TAMPA, Fla. — Child abuse calls are down during the pandemic, but advocates say that's a troubling sign that cases may be going unreported or unnoticed.
Mindy Murphy is the president and CEO of the Spring of Tampa Bay, Tampa's domestic violence center.
"The fact that kids aren't going to school again means there are fewer eyes on that family," Murphy said. "We know people who abuse their partners, their intimate partners, are also much more likely to abuse their children."
When children are in school, teachers, staff and administrators, who suspect abuse, are legally required to report it, but with many kids at home, e-learning, they can't report what they don't see.
Psychologist Dr. Valerie McClain says the responsibility of protecting children now falls on all of us in the community to take action.
"Be calm about it, be vigilant, and if something is going on, be active," McClain said. "We have this concept of bystander apathy. It means you see something going on, but you don't intervene. And the important thing is to actually speak up."
She says failing to do so can be devastating. The physical abuse is horrendous, and the emotional and psychological scars can be just as severe and life long.
"When they get scared, when they're terrified and afraid to go home — they can't concentrate. Areas of the brain that are in survival mode override areas of the brain that learn," McClain said. "Such as learning in the classroom. So it causes learning disabilities. It can lead to problems with succeeding in school. So they may not do well in school."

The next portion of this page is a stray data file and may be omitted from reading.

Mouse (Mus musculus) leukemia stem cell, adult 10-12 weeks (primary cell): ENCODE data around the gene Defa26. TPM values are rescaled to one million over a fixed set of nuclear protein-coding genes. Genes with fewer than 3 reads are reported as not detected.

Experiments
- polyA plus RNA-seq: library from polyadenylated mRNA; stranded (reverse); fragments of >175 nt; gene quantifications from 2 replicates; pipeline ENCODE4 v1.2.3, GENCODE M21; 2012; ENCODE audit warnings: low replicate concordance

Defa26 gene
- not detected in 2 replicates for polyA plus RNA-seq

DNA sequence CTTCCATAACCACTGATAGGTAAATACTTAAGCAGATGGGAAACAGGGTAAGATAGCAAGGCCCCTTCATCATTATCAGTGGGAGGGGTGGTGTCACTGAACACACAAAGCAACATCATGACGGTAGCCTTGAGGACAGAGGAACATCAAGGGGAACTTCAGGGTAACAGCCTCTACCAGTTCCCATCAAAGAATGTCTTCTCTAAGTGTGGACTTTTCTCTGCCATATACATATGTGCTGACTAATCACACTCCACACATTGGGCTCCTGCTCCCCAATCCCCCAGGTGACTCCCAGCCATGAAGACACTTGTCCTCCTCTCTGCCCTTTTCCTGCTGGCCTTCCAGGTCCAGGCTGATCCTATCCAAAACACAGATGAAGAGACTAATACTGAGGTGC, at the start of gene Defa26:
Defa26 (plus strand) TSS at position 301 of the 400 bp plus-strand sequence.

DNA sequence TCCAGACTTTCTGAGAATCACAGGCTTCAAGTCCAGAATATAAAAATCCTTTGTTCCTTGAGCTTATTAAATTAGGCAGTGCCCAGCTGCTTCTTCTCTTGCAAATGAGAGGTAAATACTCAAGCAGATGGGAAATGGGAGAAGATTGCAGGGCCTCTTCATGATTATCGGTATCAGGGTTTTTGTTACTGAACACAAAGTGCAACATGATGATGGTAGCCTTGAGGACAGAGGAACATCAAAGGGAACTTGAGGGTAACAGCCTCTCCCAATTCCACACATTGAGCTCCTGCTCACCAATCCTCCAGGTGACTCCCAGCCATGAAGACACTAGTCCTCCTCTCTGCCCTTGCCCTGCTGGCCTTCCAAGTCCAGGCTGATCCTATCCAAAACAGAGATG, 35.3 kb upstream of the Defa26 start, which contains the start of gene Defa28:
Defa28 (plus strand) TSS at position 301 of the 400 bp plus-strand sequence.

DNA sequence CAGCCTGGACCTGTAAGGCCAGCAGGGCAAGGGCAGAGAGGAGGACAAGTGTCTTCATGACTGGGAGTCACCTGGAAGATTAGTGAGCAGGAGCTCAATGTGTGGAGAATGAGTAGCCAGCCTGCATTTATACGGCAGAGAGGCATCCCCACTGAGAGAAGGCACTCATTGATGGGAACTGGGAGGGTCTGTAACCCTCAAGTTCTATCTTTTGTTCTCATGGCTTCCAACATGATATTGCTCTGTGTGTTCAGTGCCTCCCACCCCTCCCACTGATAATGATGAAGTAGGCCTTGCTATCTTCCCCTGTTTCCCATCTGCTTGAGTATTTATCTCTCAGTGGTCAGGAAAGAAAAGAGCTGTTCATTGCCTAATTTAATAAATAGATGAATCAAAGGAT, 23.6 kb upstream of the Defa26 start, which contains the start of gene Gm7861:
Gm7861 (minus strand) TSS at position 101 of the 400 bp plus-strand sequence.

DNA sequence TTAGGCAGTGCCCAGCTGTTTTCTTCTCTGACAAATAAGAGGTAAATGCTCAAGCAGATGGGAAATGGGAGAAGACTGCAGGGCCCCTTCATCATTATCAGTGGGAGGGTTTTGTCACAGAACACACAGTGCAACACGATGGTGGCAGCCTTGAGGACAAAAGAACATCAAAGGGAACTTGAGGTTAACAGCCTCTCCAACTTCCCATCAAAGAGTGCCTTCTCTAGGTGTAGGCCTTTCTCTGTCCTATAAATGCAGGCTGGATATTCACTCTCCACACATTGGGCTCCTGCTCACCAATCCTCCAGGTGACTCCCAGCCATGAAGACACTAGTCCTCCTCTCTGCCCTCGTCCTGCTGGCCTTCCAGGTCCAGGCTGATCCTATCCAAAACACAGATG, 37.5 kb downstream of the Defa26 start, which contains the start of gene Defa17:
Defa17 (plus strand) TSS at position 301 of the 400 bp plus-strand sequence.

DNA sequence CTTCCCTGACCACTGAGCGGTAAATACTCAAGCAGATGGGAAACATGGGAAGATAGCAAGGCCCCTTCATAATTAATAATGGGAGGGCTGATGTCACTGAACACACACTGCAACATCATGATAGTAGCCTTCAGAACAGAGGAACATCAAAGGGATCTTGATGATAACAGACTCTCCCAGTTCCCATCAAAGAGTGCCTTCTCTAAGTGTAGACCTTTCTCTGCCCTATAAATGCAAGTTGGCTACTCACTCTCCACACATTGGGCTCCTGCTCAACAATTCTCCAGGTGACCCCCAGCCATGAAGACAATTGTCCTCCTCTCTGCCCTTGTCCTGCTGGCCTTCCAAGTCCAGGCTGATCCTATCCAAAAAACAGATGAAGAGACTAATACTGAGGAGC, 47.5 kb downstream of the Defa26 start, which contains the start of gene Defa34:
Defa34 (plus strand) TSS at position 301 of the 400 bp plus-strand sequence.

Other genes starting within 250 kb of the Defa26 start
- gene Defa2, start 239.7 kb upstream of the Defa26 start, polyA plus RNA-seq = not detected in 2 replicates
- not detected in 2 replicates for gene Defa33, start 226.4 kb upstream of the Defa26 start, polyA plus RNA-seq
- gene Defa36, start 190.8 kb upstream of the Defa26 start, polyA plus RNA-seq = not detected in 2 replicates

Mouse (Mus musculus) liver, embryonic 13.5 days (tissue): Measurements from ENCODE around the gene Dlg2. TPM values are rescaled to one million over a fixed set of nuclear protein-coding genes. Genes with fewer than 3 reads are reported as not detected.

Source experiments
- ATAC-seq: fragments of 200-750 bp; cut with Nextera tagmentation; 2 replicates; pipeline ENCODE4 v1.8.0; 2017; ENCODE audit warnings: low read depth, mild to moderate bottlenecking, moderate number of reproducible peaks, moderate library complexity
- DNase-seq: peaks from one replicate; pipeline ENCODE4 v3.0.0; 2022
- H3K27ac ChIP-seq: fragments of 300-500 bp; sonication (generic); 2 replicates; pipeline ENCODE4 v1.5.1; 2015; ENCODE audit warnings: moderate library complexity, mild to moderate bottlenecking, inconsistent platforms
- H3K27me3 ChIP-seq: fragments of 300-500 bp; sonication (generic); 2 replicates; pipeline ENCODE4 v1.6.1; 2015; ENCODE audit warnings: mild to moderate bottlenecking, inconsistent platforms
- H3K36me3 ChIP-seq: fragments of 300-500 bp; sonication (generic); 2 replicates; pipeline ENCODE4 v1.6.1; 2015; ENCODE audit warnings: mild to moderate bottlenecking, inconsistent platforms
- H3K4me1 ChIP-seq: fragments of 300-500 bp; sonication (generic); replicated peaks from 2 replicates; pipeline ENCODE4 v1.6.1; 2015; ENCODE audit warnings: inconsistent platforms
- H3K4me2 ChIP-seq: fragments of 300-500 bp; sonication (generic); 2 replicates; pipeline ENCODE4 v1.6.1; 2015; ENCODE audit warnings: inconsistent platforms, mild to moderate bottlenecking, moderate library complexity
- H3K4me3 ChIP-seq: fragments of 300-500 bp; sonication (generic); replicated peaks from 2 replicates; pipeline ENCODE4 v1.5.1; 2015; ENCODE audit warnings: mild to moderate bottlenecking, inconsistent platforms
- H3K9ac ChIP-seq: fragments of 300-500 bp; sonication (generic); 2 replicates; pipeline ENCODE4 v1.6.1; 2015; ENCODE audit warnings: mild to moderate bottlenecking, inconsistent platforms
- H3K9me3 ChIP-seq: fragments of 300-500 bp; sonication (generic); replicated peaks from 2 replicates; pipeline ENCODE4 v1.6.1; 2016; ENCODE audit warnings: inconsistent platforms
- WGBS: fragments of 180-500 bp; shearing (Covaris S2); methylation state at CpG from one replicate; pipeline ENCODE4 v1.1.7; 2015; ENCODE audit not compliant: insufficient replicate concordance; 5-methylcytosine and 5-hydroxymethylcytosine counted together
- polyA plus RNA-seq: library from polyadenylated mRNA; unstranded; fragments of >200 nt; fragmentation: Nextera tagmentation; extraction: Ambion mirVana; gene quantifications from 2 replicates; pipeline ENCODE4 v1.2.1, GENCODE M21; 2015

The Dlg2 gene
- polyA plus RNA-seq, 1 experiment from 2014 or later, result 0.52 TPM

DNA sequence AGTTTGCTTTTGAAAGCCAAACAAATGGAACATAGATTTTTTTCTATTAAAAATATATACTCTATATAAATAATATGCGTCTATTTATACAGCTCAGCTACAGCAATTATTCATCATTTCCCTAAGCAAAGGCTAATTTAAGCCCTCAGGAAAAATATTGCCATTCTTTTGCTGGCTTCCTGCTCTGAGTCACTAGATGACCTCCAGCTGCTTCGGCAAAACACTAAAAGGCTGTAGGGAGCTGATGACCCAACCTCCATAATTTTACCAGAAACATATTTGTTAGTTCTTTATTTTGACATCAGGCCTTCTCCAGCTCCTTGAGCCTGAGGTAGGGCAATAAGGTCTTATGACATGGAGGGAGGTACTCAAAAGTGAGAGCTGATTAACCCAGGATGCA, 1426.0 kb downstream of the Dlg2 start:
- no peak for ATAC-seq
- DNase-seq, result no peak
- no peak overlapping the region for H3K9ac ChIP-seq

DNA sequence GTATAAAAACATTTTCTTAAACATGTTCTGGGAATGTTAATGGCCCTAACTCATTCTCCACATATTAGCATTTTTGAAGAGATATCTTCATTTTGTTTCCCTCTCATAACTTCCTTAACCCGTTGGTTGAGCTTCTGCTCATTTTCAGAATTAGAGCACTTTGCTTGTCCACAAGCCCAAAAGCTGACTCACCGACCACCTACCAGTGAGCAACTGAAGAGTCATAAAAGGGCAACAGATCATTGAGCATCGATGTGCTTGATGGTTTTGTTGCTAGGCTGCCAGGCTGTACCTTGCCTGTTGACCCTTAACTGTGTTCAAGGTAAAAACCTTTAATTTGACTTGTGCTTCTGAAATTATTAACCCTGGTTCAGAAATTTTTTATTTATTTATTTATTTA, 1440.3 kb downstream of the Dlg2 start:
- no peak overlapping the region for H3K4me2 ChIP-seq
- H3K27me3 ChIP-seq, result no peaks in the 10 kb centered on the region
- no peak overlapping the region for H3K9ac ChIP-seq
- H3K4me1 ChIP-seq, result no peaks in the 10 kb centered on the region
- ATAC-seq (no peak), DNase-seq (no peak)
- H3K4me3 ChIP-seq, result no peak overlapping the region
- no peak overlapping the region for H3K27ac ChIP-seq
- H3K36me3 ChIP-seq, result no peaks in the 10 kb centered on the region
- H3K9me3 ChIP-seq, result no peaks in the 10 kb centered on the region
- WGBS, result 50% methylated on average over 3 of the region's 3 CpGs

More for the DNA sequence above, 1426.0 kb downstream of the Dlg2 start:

Even if the abuse isn't directed toward them, seeing a parent or family member abused can cause a devastating, helpless feeling.
"It's terribly damaging, even more so because they're in a position where they want to rescue or protect their parent, but they're children, they can't do that. They lack the capability to intervene, so it causes double damage because they blame themselves for not being able to rescue their parent," said McClain.
Sadly, abused children often take out their aggression on others.
McClain has experienced this situation in her practice.
"I've had several instances of that where it's random violence, and then it's staged where they take videos of it. So I think the aggression is kind of encapsulated because they didn't have a chance to act out while they were going through the quarantine."
McClain is expecting an increase in cases of children experiencing post-traumatic stress disorder.
"Because COVID is life-threatening, we've heard about multiple deaths and children who are very young, just like other tragedies, like hurricanes, natural disasters, they don't know quite how to wrap their brain around that," McClain said. "So there's going to be increased aggression because they feel powerless."
It puts the call to action phrase, "See something, say something," into perspective.